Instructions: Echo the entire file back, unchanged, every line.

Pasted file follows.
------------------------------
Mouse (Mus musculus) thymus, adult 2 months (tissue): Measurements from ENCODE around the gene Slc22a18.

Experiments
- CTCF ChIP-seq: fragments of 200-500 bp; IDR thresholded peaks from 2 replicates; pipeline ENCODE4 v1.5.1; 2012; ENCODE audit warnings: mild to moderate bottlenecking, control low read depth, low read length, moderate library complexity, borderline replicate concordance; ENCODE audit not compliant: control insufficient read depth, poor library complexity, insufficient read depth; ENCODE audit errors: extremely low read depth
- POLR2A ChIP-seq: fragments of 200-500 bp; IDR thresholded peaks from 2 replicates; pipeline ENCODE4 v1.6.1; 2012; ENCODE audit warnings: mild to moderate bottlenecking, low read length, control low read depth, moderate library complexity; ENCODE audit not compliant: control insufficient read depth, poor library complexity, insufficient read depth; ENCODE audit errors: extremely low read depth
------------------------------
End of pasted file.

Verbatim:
Mouse (Mus musculus) thymus, adult 2 months (tissue): Measurements from ENCODE around the gene Slc22a18.

Experiments
- CTCF ChIP-seq: fragments of 200-500 bp; IDR thresholded peaks from 2 replicates; pipeline ENCODE4 v1.5.1; 2012; ENCODE audit warnings: mild to moderate bottlenecking, control low read depth, low read length, moderate library complexity, borderline replicate concordance; ENCODE audit not compliant: control insufficient read depth, poor library complexity, insufficient read depth; ENCODE audit errors: extremely low read depth
- POLR2A ChIP-seq: fragments of 200-500 bp; IDR thresholded peaks from 2 replicates; pipeline ENCODE4 v1.6.1; 2012; ENCODE audit warnings: mild to moderate bottlenecking, low read length, control low read depth, moderate library complexity; ENCODE audit not compliant: control insufficient read depth, poor library complexity, insufficient read depth; ENCODE audit errors: extremely low read depth